“Hollywood Sights and Sounds” – Walter Mitty Review
Prescott Evening Courier – Aug. 21, 1947
By: Gene Handsaker

           HOLLYWOOD – James Thurber wrote in 1939 “The Secret Life of Walter Mitty,” about a timid, henpecked man who daydreamed himself the hero of all sorts of thrilling situations. It comes to the screen considerably less amusing, on the whole, than the original story.
            Danny Kaye is Mitty, and when he is in the dream sequences, several of them patterned after Thurber’s, he is at his hilarious best. Other times he is just a scared character blundering through a series of laboriously contrived situations.
            Mitty, in the color movie, is a proof reader for a thrill magazine publishing company, dominated not by wife as in Thurber’s story but by his mother Fay Bainter. Between daydreams that upset his office and home life, he gets involved with a beautiful blonde, Virginia Mayo, who is pursued by several villains including a lurking knife-wielder, a phony psychiatrist, and an old man in a wheelchair.
            In one dream Mitty is a captain who brings a vessel through a fierce storm despite injury (“It’s nothing; just a broken arm.”) In another he is “Slim” Mitty, the toughest cowhand west of the Pecos. In another he is a famous surgeon.
            Danny’s wife, Sylvia Fine, wrote the “Anatole of Paris” comedy number in which he is a hat designer, and created for it a crazy assortment of hats—fish, buildings, bicycles, gondolas. She also wrote the words and music for “Symphony for Unstrung Tongue,” another dream in which Danny is at his fast-talking best.
            Boris Karloff is the fake psychiatrist, Ann Rutherford Danny’s baffled fiancée, Florence Bates her mother, Thurston Hall his apoplectic boss.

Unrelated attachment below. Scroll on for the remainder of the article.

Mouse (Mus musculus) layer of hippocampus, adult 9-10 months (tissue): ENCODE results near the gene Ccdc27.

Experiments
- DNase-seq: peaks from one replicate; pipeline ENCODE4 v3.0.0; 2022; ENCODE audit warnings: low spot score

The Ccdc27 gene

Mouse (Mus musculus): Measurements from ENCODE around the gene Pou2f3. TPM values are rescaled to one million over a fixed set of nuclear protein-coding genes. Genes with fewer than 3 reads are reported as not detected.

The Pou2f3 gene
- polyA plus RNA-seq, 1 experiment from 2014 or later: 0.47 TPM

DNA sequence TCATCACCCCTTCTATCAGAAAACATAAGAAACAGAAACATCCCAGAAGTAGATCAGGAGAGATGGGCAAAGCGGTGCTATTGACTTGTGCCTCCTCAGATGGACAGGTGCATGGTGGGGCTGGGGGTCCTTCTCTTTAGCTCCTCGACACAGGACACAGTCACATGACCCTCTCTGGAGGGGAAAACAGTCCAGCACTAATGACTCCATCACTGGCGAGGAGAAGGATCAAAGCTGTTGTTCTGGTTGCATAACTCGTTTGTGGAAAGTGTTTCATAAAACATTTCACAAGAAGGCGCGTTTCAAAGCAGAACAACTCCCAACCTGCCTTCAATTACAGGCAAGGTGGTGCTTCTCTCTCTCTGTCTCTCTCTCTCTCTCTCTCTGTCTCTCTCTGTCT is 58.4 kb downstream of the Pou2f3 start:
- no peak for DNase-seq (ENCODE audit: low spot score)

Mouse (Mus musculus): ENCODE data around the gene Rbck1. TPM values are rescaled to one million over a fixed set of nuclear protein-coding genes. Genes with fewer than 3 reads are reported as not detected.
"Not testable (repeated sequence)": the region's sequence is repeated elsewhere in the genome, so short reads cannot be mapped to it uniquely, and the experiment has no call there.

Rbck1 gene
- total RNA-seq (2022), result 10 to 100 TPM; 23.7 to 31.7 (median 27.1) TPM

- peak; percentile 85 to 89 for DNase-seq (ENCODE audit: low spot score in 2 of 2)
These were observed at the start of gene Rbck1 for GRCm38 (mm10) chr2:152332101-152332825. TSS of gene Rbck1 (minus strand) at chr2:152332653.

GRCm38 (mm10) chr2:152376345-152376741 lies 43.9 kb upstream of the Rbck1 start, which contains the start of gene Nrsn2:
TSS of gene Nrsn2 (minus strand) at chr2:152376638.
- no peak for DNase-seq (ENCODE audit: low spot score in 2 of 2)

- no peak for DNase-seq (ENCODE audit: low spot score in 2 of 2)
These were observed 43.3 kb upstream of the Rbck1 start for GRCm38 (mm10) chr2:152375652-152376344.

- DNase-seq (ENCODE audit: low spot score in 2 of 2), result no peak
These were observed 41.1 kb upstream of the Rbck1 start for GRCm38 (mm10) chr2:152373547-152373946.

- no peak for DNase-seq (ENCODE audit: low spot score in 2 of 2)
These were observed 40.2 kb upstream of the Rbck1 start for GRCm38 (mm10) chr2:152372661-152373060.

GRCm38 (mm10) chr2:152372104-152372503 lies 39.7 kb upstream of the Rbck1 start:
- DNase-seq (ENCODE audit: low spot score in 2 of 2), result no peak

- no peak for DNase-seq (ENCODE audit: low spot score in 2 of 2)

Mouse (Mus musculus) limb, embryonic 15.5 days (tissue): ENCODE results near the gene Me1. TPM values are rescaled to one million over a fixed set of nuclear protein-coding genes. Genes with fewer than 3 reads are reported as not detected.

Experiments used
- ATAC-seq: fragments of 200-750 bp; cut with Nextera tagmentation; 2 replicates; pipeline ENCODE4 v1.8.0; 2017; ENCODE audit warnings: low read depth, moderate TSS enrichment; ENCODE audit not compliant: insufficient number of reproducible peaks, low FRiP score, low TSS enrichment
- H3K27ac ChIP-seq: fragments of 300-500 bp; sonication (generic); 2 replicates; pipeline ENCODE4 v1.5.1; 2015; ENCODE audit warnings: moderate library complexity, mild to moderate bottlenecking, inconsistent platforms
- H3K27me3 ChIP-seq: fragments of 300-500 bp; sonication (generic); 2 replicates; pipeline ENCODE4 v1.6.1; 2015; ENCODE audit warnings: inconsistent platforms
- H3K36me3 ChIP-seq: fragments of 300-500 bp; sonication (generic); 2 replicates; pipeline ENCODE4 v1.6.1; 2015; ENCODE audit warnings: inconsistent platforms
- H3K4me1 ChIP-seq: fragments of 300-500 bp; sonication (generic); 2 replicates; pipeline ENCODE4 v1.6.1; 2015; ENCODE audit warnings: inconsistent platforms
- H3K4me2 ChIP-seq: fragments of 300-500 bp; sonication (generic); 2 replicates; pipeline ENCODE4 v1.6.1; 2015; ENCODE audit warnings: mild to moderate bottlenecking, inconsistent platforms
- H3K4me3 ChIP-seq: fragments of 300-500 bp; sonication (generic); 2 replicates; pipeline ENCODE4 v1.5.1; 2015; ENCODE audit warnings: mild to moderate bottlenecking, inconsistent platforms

Comments about Danny are highlighted in yellow.

“Kaye Film Held For Third Week”
Spokane Daily Chronicle – Feb. 3, 1948

           Danny Kaye, who is gaining popularity with every passing day for his fine comedy, is at his best in “The Secret Life of Walter Mitty,” which has been held over a third week at the Orpheum.
            Filmed in color, the picture, adapted from the popular James Thurber series of stories, has Virginia Mayo in the romantic lead.
            Companion feature is a mystery, “Key Witness.”


“Home Video; Danny’s Daydreams”
The New York Times – Aug. 2, 1987
By: Gerald Gold

           The Secret Life of Walter Mitty with Danny Kaye, Virginia Mayo, Boris Karloff and Fay Bainter, 1947. Embassy Home Entertainment. 110 minutes. $19.95.
            Those wonderful sequences in which the mild-mannered Walter Mitty daydreams of himself as a dashing R.A.F. fighter pilot, insouciant riverboat gambler and other assorted heroes tend, over time, to blot out the memory of the many other virtues of this classic film drawn from a James Thurber Story: the “real life” plot of scoundrels and murder, with Danny Kaye as Mitty grappling with an obstreperous chair that refuses to be sat on, wearing a dog muzzle for a disguise, contending with an intruding pigeon in the boss’s office, and being outsmarted by his girlfriend’s obnoxious dog. There are alsoa  couple of the marvelous tongue-twisting songs for which Kaye was renowned.
            Virginia Mayo is adorable, the usually loveable Fay Bainter is an appropriate pest as Mitty’s nagging mother, and Boris Karloff makes a fine farceur as a villain pretending to be a psychiatrist and trying to convince Mitty he’s crazy. This is a movie to treasure and to watch again and again.

The Secret Life of Walter Mitty Reviews

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